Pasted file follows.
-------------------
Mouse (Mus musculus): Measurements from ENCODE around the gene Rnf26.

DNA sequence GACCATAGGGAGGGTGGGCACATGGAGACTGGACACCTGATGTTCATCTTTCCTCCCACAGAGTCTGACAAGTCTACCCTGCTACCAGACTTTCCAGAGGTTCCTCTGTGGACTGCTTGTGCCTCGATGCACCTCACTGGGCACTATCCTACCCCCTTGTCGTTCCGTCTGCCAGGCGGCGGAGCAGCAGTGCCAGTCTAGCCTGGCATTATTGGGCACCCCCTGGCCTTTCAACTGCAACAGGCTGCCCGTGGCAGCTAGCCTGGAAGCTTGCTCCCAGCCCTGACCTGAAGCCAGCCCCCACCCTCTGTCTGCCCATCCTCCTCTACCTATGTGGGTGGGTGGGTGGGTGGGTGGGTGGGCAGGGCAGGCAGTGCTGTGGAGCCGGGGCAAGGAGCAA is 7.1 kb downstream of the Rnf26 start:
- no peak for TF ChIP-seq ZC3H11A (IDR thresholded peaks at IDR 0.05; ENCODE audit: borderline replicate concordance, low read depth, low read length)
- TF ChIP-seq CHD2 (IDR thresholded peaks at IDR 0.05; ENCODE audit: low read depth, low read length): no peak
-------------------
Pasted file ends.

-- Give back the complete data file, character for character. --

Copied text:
Mouse (Mus musculus): Measurements from ENCODE around the gene Rnf26.

DNA sequence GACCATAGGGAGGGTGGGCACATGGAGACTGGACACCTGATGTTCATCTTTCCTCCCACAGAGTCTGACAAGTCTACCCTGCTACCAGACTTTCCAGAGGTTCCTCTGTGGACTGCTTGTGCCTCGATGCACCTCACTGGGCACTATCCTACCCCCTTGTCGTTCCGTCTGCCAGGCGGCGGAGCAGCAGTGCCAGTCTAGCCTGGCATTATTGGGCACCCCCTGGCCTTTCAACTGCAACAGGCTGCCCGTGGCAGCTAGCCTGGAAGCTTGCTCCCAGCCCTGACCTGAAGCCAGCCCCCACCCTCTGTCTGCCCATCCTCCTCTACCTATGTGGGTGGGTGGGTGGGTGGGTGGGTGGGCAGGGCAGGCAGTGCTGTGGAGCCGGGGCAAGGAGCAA is 7.1 kb downstream of the Rnf26 start:
- no peak for TF ChIP-seq ZC3H11A (IDR thresholded peaks at IDR 0.05; ENCODE audit: borderline replicate concordance, low read depth, low read length)
- TF ChIP-seq CHD2 (IDR thresholded peaks at IDR 0.05; ENCODE audit: low read depth, low read length): no peak